Author: Béatrice Szymkowiak
Publisher: The University of Utah Press (2023)
B/RDS endeavors to dismantle discourses that create an artificial distinction between nature and humanity through a subversive erasure of an iconic work of natural history: John James Audubon’s Birds of America (1827-1838). This process of erasure considers the text of Birds of America as an archival cage. The author selectively erases words from the textual cage to reveal its ambiguity and the complex relationship between humanity and the other-than-human world. As the cage disappears, leaving a space for scarce, lyrical poems, birds break free, their voices inextricably entangled with ours.
Prose poems written in the author’s own words and prompted by the erasure process are also interspersed throughout the collection. These migratory poems, like ripples, trace the link between past and present and reveal the human-nature disconnect at the root cause of environmental and social problems, including the COVID-19 pandemic.
Along its five movements, B/RDS also explores how we can reimagine our relationship to environment through language within new frameworks of interconnectedness. Thus, as the collection resists the distinction between nature and culture on which traditional nature poetry relies, it also acts as an ecopoetic manifesto. It suggests that a critical, lyrical poetry could contribute to ecological awareness by singing humanity back within nature.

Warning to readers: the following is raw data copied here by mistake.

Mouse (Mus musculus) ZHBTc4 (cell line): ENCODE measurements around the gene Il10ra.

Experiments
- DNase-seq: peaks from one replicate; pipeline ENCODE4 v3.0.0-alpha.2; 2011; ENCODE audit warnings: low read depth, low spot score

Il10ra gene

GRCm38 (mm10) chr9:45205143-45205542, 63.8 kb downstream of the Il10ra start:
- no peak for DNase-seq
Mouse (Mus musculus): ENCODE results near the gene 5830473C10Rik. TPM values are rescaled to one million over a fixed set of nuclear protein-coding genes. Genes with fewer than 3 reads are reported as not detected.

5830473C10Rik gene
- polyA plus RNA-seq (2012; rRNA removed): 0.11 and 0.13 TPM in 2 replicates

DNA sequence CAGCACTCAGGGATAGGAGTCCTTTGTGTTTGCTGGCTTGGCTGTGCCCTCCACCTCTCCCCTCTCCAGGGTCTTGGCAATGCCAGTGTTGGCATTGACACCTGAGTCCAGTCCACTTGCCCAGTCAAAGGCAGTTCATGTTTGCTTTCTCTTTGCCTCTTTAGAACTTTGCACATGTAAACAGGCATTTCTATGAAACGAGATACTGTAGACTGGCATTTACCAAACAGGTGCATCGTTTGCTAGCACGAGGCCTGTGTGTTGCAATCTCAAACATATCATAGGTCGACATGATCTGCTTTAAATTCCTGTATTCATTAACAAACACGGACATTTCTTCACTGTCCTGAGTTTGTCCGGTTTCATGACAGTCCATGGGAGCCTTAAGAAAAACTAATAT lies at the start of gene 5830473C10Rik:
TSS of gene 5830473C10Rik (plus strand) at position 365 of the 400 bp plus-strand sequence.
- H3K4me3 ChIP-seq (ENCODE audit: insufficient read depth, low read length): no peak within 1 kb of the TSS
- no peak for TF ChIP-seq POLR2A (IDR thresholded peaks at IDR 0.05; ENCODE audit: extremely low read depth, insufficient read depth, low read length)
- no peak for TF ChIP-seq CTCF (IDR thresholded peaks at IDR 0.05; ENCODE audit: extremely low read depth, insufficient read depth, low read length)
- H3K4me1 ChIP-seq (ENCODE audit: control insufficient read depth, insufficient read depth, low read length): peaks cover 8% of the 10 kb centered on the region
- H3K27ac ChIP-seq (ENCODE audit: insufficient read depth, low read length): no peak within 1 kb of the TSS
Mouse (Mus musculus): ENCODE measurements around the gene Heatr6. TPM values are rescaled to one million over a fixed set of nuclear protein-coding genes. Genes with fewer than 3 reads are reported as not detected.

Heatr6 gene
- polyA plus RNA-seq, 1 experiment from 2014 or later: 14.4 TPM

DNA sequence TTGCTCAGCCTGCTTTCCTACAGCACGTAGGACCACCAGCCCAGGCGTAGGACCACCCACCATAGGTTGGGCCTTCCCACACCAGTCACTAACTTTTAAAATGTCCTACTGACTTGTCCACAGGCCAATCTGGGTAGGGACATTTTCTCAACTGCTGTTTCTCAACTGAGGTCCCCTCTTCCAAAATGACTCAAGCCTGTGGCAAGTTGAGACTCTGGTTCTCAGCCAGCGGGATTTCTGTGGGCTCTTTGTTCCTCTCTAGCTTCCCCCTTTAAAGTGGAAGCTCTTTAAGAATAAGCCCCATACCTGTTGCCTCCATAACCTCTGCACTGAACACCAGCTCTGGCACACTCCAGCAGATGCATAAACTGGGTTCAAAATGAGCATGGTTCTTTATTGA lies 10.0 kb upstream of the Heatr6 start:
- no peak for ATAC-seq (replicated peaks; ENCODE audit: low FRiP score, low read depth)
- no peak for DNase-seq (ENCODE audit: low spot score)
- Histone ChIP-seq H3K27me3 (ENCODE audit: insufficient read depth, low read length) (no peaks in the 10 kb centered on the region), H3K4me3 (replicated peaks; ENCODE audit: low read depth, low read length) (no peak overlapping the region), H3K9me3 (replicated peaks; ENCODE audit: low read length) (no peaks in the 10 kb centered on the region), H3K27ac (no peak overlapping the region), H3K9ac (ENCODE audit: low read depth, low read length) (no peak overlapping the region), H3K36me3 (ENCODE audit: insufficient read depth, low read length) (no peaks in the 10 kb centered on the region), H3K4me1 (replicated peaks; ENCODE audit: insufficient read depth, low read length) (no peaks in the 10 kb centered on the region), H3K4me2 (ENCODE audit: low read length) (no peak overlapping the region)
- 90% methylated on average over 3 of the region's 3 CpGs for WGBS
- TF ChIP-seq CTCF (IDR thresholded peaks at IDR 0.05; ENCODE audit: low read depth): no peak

“B/RDS is a spellbinding immersion into a disappeared world and brand-new language. Through attention to sound, image, syntax, and diction, Szymkowiak creates a new experience of poetry, of history, and of the natural world. A masterful conversation unfolds in these pages that stitches together past and present, human and non-human, loss and survival. B/RDS is a re-seeing, and a restoration. It is not ‘grim auguries, neither convenient evil. Only four wings unstitched from the sky.’”
“In Béatrice Szymkowiak’s stellar debut B/RDS, poems 'murmur through shattered glass' as they quiver, perch, breed, and 'hatch from blades of grass.' I’m in awe of this work, the way it sings and moves, freed from the cage of time and attempted erasure. A critical collection that reminds us that we 'cannot conceive a single wing / passing over a meadow towards the earth, / that trembles.’”
"With the human caused extinction of at least 469 known species of birds, Béatrice Szymkowiak’s highly inventive B/RDS critiques the ecologically ruinous discourses of natural history with its nature/culture divide. With the understanding that J. J. Audubon killed and then contorted the birds he captured in paintings—'their so tender necks /…the sickle of sorrow'—Szymkowiak’s lyrical erasure of his Birds of America reveals and ultimately dismantles what she calls “an archival cage,” so birds might escape, their voices becoming emmeshed with our own: 'Who is what is who? Fe/male, dirt, b/rd, d/earth. You & I &, &, &. Us.' In Szymkowiak’s hands, language is deconstructed and reinvented with such acute attention and care that every word, like another living being, transforms us, the collection serving a vision of interconnectedness that resists, at every turn, human exploitation of the rest of the natural world."